An Instagram for Medical Images

By Matt Wood

We share images online as second nature. Facebook users alone upload more than 300 million photos a day, not to mention millions more shared on services such as Instagram, Google+ and Flickr, or simply sent to friends by email. Besides maybe connecting a camera to the computer with a USB cable, not one of those photos requires any kind of physical handling; it all takes place through the cloud. So when we need a copy of a digital X-ray image to bring to a doctor for a second opinion, why do we have to wait for someone to burn it to a CD that we then have to carry to the next appointment?

I asked this question to Paul Chang, MD, professor of radiology and vice chair of the radiology informatics program at the University of Chicago Medicine, and he said, “Isn’t it surprising how far behind we are?”

Medical images, just like the ones you take with your smart phone, are all digital now, and yet most hospitals still require patients to transport their X-rays and CT scans on a CD or DVD. There is no efficient standard for sending radiology images from one hospital to another on the internet, or letting patients have a copy they can access later online—not yet at least. Chang and a team of radiologists and software developers at the University of Chicago, along with four other medical centers around the country, are working on a pilot program that should make sharing medical images online just as easy as posting a photo to Facebook.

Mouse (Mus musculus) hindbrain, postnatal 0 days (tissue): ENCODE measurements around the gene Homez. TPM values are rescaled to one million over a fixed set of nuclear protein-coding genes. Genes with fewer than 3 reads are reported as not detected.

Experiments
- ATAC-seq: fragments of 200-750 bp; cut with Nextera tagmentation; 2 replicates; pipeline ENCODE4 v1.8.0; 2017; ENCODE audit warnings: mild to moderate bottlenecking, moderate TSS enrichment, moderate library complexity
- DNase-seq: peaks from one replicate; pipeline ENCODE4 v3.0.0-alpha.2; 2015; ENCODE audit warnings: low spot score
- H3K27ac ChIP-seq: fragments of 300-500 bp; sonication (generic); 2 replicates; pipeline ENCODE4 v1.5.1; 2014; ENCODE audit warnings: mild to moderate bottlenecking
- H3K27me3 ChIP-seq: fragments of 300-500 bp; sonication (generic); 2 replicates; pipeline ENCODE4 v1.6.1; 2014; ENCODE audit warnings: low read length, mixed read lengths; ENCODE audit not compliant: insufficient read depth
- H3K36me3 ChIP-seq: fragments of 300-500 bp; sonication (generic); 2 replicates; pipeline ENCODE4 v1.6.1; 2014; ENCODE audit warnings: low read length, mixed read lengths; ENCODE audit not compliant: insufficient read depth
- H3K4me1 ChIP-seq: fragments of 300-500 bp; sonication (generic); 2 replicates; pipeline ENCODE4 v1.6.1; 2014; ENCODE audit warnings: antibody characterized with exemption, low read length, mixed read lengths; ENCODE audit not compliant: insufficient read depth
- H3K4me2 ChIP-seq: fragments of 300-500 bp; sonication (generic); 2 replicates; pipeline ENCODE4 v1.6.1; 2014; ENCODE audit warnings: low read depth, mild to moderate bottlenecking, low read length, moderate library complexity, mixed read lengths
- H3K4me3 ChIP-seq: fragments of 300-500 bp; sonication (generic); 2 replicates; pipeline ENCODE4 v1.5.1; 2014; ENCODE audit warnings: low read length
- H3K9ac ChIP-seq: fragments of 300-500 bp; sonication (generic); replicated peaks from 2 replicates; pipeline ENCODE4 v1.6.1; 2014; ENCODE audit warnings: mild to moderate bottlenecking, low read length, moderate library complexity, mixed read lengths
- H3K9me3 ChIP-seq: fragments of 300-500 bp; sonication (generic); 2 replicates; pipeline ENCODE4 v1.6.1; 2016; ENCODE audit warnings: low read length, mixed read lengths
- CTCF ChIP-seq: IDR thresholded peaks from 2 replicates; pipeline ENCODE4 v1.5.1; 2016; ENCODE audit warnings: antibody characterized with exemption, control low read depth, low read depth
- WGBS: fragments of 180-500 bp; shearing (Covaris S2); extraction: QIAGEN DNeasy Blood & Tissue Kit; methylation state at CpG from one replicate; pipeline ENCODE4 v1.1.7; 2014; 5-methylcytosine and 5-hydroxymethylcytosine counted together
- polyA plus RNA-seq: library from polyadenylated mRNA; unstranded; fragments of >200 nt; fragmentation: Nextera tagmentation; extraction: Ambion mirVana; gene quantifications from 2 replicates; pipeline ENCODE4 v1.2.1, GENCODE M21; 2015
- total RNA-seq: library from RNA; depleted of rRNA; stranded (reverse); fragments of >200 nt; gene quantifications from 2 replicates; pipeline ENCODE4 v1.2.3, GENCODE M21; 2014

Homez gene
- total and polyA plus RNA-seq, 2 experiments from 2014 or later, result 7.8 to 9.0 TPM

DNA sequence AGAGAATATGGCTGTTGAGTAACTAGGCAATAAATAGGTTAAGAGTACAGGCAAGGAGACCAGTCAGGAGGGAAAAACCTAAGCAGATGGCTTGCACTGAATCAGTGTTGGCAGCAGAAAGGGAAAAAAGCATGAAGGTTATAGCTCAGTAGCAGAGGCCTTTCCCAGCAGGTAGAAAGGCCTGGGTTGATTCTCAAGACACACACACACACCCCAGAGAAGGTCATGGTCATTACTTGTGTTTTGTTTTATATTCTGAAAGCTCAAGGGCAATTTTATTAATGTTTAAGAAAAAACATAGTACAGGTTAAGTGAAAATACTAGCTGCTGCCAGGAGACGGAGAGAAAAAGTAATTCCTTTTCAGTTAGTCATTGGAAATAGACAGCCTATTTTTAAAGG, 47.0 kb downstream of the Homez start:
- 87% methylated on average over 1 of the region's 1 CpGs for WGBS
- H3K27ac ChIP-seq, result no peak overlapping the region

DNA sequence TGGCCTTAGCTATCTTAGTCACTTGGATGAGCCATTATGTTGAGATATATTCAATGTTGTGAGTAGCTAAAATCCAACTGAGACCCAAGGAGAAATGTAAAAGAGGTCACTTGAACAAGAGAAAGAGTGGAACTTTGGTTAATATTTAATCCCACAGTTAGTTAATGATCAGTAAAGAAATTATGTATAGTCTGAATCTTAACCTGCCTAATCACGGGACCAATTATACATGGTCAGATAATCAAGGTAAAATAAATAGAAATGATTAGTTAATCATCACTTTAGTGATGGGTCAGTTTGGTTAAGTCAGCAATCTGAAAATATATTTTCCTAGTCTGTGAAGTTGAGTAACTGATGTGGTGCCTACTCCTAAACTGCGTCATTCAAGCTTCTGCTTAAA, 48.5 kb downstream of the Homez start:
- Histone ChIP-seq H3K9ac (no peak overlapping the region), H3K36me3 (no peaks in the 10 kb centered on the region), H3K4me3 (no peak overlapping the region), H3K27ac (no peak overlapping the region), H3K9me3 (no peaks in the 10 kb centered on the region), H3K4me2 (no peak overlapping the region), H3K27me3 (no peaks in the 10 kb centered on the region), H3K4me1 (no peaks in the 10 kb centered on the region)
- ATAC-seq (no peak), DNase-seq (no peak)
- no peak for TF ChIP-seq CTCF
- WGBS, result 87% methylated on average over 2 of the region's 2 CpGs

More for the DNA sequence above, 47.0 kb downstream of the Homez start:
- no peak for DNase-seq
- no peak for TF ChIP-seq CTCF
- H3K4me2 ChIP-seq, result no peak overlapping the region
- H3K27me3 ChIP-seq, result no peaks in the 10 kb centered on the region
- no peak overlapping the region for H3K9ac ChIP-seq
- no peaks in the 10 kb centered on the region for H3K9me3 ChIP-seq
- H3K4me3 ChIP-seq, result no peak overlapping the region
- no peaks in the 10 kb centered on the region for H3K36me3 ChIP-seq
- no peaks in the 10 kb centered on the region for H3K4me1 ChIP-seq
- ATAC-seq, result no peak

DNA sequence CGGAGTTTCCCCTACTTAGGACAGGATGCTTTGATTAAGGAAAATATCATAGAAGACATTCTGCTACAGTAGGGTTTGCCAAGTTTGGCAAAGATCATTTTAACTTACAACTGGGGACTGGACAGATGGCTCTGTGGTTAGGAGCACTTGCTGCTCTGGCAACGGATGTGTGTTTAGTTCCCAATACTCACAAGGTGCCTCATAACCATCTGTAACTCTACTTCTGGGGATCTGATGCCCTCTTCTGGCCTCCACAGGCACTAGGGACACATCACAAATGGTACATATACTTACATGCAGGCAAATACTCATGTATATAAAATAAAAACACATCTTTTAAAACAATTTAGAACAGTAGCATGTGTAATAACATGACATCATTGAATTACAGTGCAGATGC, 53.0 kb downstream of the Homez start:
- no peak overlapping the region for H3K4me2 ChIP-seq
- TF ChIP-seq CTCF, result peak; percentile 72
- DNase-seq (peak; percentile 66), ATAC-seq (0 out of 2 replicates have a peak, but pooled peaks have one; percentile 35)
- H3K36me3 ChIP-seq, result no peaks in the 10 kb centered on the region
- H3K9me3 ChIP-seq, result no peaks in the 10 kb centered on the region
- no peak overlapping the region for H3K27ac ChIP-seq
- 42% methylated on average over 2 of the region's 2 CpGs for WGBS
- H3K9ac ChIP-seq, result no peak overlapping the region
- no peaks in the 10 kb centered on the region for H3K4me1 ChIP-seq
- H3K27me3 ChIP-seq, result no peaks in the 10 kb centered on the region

In 2009, the Radiological Society of North America (RSNA) launched its Image Share project to build a network for sharing medical images through common internet standards. The project is funded by a $4.7 million contract with the National Institute of Biomedical Imaging and Bioengineering (NIBIB), a division of the National Institutes of Health. Along with the University of Chicago, four other institutions worked on the project: the Mayo Clinic, Mount Sinai Medical Center, the University of California, San Francisco and the University of Maryland Medical Center, Baltimore. Chang and his team developed much of the software, and the network is now enrolling its first test patients.

Chang contrasted the way we no longer buy music on CDs to how patients are forced to carry around their images. “Unfortunately, unlike using iTunes or being able to download music on the web, for images, the vast majority of hospitals around this country still require the creation of some physical media transport,” he said. “That’s problematic at multiple levels. You’re using patients as couriers—sick patients, health consumers—that are being used essentially as pack mules.”

The other problem with this current system is the CDs aren’t just full of JPEGs that can be viewed on any computer. They’re bundled with special viewing software, specific to the image management, or Picture Archive and Communication System (PACS), at the hospital that created them. This can pose compatibility and security issues for healthcare providers on the receiving end if they aren’t familiar with that software.

The new image-sharing network uses an “edge appliance” that packages the image data used inside a hospital into something that can be sent over the internet. The radiology department that created the images will be able to send them online to another provider through a secure, private, web-based system, just like transferring money through your online bank account (you can try a demo of such a site here).